Both the UK and Ireland have been heavily criticised in recent years for failing to ensure effective corporate liability for bribery. It was following particularly stringent criticism of the investigation by the UK Serious Fraud Office of allegations of bribery involving BAE Systems, that the UK introduced the UK Bribery Act 2010, which creates a strict liability offence of corporate bribery. The continued international criticism of Ireland’s failures to effect prosecutions for corruption, the strengthening of UK legislation and the expected increase in cases being pursued by the UK Serious Fraud Office will heighten the focus on bribery and corruption compliance within Irish companies.
Unlike other jurisdictions, such as the US, which only penalise the bribery of public officials, the Irish offence of corruption applies to Irish individuals, corporations and public officers. The Irish authorities can also prosecute offences committed abroad by Irish citizens, individuals ordinarily resident in Ireland, Irish registered companies and Irish officials.
Penalties for breach of Ireland’s bribery laws include an unlimited fine and ten years imprisonment for individuals prosecuted. Senior officers of a company who “consented or connived” in any bribery offence by a company may also be personally liable.
The introduction of whistleblowing provisions by the new bribery laws introduced in 2010 is also likely to impact on the prosecution of bribery and corruption in Ireland. Employers are obliged to ensure that employees who make disclosures of corruption in good faith are protected from civil liability and from penalisation by their employer, unless the disclosure is false or misleading. Employers found to have penalised a whistleblower will be subject to a maximum fine of €250,000.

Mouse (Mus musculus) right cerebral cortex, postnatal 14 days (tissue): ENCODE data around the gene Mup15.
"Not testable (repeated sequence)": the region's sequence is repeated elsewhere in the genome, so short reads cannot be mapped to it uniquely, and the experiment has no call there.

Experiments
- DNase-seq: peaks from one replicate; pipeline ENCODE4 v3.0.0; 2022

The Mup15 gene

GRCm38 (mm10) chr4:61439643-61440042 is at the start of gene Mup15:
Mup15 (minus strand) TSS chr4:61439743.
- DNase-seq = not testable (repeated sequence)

Due to the difficulties in proving corporate liability for bribery, the UK Serious Fraud Office has pursued allegations of corporate bribery in recent years by seeking to recover monies generated through the criminal activity of third parties under the UK Proceeds of Crime Act 2002 rather than imposing criminal prosecutions. In Ireland, it is possible that the Gardaí could exercise their powers under the Irish Proceeds of Crime Act 1996 to similarly seize monies generated by corrupt conduct. The Gardaí have an express statutory power to seize and seek the forfeiture of a suspected bribe.